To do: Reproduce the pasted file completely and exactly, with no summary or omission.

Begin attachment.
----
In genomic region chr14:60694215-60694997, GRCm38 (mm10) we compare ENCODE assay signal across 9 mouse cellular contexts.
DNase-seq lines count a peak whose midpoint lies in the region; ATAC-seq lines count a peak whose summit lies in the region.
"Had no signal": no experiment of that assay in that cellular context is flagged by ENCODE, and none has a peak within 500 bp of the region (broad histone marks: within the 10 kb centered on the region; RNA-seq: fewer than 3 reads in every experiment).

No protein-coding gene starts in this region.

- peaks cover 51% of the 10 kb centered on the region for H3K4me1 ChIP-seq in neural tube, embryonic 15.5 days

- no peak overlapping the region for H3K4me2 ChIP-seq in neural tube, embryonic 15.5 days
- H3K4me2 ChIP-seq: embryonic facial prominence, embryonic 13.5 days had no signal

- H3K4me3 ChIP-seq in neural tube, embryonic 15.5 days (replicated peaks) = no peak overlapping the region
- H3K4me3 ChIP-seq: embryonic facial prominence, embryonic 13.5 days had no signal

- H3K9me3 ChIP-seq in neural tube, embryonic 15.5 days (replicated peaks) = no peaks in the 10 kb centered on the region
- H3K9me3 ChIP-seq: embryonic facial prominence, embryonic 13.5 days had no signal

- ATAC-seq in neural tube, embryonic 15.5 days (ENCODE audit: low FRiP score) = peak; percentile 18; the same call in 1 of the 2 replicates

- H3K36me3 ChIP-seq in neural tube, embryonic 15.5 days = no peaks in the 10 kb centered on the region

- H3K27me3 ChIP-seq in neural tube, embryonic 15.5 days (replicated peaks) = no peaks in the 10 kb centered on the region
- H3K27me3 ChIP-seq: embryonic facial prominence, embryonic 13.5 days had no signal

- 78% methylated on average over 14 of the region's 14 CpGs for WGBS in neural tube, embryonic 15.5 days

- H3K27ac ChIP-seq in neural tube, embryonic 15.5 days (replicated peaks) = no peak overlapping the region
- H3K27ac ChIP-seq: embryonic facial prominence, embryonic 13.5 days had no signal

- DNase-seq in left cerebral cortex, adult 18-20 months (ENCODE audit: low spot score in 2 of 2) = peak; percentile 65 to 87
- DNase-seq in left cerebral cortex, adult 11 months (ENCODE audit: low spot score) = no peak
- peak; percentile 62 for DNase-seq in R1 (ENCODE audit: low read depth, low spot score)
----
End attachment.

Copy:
In genomic region chr14:60694215-60694997, GRCm38 (mm10) we compare ENCODE assay signal across 9 mouse cellular contexts.
DNase-seq lines count a peak whose midpoint lies in the region; ATAC-seq lines count a peak whose summit lies in the region.
"Had no signal": no experiment of that assay in that cellular context is flagged by ENCODE, and none has a peak within 500 bp of the region (broad histone marks: within the 10 kb centered on the region; RNA-seq: fewer than 3 reads in every experiment).

No protein-coding gene starts in this region.

- peaks cover 51% of the 10 kb centered on the region for H3K4me1 ChIP-seq in neural tube, embryonic 15.5 days

- no peak overlapping the region for H3K4me2 ChIP-seq in neural tube, embryonic 15.5 days
- H3K4me2 ChIP-seq: embryonic facial prominence, embryonic 13.5 days had no signal

- H3K4me3 ChIP-seq in neural tube, embryonic 15.5 days (replicated peaks) = no peak overlapping the region
- H3K4me3 ChIP-seq: embryonic facial prominence, embryonic 13.5 days had no signal

- H3K9me3 ChIP-seq in neural tube, embryonic 15.5 days (replicated peaks) = no peaks in the 10 kb centered on the region
- H3K9me3 ChIP-seq: embryonic facial prominence, embryonic 13.5 days had no signal

- ATAC-seq in neural tube, embryonic 15.5 days (ENCODE audit: low FRiP score) = peak; percentile 18; the same call in 1 of the 2 replicates

- H3K36me3 ChIP-seq in neural tube, embryonic 15.5 days = no peaks in the 10 kb centered on the region

- H3K27me3 ChIP-seq in neural tube, embryonic 15.5 days (replicated peaks) = no peaks in the 10 kb centered on the region
- H3K27me3 ChIP-seq: embryonic facial prominence, embryonic 13.5 days had no signal

- 78% methylated on average over 14 of the region's 14 CpGs for WGBS in neural tube, embryonic 15.5 days

- H3K27ac ChIP-seq in neural tube, embryonic 15.5 days (replicated peaks) = no peak overlapping the region
- H3K27ac ChIP-seq: embryonic facial prominence, embryonic 13.5 days had no signal

- DNase-seq in left cerebral cortex, adult 18-20 months (ENCODE audit: low spot score in 2 of 2) = peak; percentile 65 to 87
- DNase-seq in left cerebral cortex, adult 11 months (ENCODE audit: low spot score) = no peak
- peak; percentile 62 for DNase-seq in R1 (ENCODE audit: low read depth, low spot score)